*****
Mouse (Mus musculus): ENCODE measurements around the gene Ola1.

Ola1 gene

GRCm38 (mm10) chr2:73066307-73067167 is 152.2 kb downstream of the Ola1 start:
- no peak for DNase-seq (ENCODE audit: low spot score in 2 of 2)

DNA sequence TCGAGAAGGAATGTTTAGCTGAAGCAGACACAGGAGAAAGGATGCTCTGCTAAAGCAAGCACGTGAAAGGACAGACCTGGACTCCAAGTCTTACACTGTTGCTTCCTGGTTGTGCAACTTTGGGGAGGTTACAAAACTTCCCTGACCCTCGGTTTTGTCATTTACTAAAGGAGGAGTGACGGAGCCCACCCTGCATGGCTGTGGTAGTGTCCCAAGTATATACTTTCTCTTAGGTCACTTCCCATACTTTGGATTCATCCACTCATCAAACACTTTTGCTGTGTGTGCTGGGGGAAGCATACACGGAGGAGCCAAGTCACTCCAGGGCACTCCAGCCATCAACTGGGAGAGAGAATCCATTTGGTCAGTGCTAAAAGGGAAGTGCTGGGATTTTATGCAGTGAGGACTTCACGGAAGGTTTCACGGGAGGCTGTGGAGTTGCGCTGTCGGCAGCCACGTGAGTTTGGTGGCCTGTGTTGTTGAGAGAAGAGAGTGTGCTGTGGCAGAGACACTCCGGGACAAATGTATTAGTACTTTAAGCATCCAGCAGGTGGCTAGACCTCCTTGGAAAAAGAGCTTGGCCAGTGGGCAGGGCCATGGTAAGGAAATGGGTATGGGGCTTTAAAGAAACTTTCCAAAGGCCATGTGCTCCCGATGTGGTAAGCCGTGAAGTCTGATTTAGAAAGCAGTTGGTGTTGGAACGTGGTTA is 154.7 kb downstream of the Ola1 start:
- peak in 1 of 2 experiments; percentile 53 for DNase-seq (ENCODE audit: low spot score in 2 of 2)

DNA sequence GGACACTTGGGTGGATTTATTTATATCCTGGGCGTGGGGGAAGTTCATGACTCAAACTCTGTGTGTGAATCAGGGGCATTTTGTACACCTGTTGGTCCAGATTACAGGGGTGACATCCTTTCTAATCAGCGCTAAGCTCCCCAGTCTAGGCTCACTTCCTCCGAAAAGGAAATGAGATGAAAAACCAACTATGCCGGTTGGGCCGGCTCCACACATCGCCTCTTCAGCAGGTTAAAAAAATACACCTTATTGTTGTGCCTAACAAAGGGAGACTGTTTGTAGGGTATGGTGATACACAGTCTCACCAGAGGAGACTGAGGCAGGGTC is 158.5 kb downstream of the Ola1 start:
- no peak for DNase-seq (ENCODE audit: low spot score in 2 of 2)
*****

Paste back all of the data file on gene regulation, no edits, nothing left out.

Mouse (Mus musculus): ENCODE measurements around the gene Ola1.

Ola1 gene

GRCm38 (mm10) chr2:73066307-73067167 is 152.2 kb downstream of the Ola1 start:
- no peak for DNase-seq (ENCODE audit: low spot score in 2 of 2)

DNA sequence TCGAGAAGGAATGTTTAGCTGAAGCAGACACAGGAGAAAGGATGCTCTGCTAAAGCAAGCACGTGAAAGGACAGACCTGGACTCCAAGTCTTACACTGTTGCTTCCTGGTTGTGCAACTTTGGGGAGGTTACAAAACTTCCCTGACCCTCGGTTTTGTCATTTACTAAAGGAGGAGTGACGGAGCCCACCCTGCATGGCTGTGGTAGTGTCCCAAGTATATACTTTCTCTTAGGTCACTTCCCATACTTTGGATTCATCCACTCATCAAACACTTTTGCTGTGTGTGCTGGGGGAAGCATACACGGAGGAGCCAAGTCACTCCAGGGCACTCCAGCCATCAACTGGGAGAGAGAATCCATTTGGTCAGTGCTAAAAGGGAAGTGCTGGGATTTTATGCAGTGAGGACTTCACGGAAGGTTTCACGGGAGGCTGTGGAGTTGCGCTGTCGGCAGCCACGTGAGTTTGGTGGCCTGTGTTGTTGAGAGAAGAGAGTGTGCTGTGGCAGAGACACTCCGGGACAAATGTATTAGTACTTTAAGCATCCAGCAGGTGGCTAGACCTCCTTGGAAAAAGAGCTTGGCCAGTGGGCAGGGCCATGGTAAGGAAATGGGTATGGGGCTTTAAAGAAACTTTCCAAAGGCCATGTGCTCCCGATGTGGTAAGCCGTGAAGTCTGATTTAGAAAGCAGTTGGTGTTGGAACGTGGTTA is 154.7 kb downstream of the Ola1 start:
- peak in 1 of 2 experiments; percentile 53 for DNase-seq (ENCODE audit: low spot score in 2 of 2)

DNA sequence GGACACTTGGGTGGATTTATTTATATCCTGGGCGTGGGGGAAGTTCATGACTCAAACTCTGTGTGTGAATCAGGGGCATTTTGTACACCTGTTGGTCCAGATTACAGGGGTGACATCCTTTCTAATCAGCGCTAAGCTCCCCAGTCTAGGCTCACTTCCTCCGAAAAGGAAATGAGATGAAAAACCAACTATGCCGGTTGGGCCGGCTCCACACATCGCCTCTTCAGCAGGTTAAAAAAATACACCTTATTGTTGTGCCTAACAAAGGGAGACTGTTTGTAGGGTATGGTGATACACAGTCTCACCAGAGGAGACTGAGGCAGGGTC is 158.5 kb downstream of the Ola1 start:
- no peak for DNase-seq (ENCODE audit: low spot score in 2 of 2)